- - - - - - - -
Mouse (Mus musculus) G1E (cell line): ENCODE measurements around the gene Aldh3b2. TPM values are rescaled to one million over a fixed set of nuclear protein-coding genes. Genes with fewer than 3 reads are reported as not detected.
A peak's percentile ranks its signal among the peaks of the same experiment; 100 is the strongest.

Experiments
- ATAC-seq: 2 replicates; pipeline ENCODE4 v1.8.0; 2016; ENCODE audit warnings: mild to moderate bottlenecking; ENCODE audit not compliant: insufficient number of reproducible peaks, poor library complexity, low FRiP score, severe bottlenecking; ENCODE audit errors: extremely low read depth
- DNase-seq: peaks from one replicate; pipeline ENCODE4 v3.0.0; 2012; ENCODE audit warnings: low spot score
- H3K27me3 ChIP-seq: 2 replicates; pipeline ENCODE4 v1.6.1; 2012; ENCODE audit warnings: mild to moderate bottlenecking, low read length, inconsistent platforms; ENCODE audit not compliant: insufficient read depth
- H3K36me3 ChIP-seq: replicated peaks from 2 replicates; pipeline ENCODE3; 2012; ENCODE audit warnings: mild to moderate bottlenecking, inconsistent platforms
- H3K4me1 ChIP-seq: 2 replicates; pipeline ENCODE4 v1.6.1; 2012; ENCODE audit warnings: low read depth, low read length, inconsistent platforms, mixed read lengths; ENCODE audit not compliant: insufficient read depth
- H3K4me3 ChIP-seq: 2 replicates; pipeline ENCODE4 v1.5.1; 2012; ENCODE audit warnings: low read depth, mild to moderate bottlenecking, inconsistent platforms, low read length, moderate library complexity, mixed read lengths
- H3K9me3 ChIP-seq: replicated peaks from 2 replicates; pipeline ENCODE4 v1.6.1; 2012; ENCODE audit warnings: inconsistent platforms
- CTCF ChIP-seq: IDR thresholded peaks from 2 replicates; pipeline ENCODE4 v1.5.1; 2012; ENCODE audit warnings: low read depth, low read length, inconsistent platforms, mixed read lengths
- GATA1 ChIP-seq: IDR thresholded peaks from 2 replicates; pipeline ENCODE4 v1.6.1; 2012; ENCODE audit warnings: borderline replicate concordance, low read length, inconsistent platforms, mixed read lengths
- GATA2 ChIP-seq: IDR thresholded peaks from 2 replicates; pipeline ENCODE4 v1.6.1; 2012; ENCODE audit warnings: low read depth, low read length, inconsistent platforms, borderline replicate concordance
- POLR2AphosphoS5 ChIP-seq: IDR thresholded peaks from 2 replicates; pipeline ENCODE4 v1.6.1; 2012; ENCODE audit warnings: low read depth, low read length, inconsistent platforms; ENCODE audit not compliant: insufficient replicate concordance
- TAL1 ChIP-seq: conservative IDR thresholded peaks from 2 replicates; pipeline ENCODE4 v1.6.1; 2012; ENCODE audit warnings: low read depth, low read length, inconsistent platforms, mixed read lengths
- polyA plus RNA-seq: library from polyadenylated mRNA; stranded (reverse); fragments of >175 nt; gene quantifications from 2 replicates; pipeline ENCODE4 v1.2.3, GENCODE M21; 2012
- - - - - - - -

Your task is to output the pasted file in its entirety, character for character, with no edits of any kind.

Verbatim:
Mouse (Mus musculus) G1E (cell line): ENCODE measurements around the gene Aldh3b2. TPM values are rescaled to one million over a fixed set of nuclear protein-coding genes. Genes with fewer than 3 reads are reported as not detected.
A peak's percentile ranks its signal among the peaks of the same experiment; 100 is the strongest.

Experiments
- ATAC-seq: 2 replicates; pipeline ENCODE4 v1.8.0; 2016; ENCODE audit warnings: mild to moderate bottlenecking; ENCODE audit not compliant: insufficient number of reproducible peaks, poor library complexity, low FRiP score, severe bottlenecking; ENCODE audit errors: extremely low read depth
- DNase-seq: peaks from one replicate; pipeline ENCODE4 v3.0.0; 2012; ENCODE audit warnings: low spot score
- H3K27me3 ChIP-seq: 2 replicates; pipeline ENCODE4 v1.6.1; 2012; ENCODE audit warnings: mild to moderate bottlenecking, low read length, inconsistent platforms; ENCODE audit not compliant: insufficient read depth
- H3K36me3 ChIP-seq: replicated peaks from 2 replicates; pipeline ENCODE3; 2012; ENCODE audit warnings: mild to moderate bottlenecking, inconsistent platforms
- H3K4me1 ChIP-seq: 2 replicates; pipeline ENCODE4 v1.6.1; 2012; ENCODE audit warnings: low read depth, low read length, inconsistent platforms, mixed read lengths; ENCODE audit not compliant: insufficient read depth
- H3K4me3 ChIP-seq: 2 replicates; pipeline ENCODE4 v1.5.1; 2012; ENCODE audit warnings: low read depth, mild to moderate bottlenecking, inconsistent platforms, low read length, moderate library complexity, mixed read lengths
- H3K9me3 ChIP-seq: replicated peaks from 2 replicates; pipeline ENCODE4 v1.6.1; 2012; ENCODE audit warnings: inconsistent platforms
- CTCF ChIP-seq: IDR thresholded peaks from 2 replicates; pipeline ENCODE4 v1.5.1; 2012; ENCODE audit warnings: low read depth, low read length, inconsistent platforms, mixed read lengths
- GATA1 ChIP-seq: IDR thresholded peaks from 2 replicates; pipeline ENCODE4 v1.6.1; 2012; ENCODE audit warnings: borderline replicate concordance, low read length, inconsistent platforms, mixed read lengths
- GATA2 ChIP-seq: IDR thresholded peaks from 2 replicates; pipeline ENCODE4 v1.6.1; 2012; ENCODE audit warnings: low read depth, low read length, inconsistent platforms, borderline replicate concordance
- POLR2AphosphoS5 ChIP-seq: IDR thresholded peaks from 2 replicates; pipeline ENCODE4 v1.6.1; 2012; ENCODE audit warnings: low read depth, low read length, inconsistent platforms; ENCODE audit not compliant: insufficient replicate concordance
- TAL1 ChIP-seq: conservative IDR thresholded peaks from 2 replicates; pipeline ENCODE4 v1.6.1; 2012; ENCODE audit warnings: low read depth, low read length, inconsistent platforms, mixed read lengths
- polyA plus RNA-seq: library from polyadenylated mRNA; stranded (reverse); fragments of >175 nt; gene quantifications from 2 replicates; pipeline ENCODE4 v1.2.3, GENCODE M21; 2012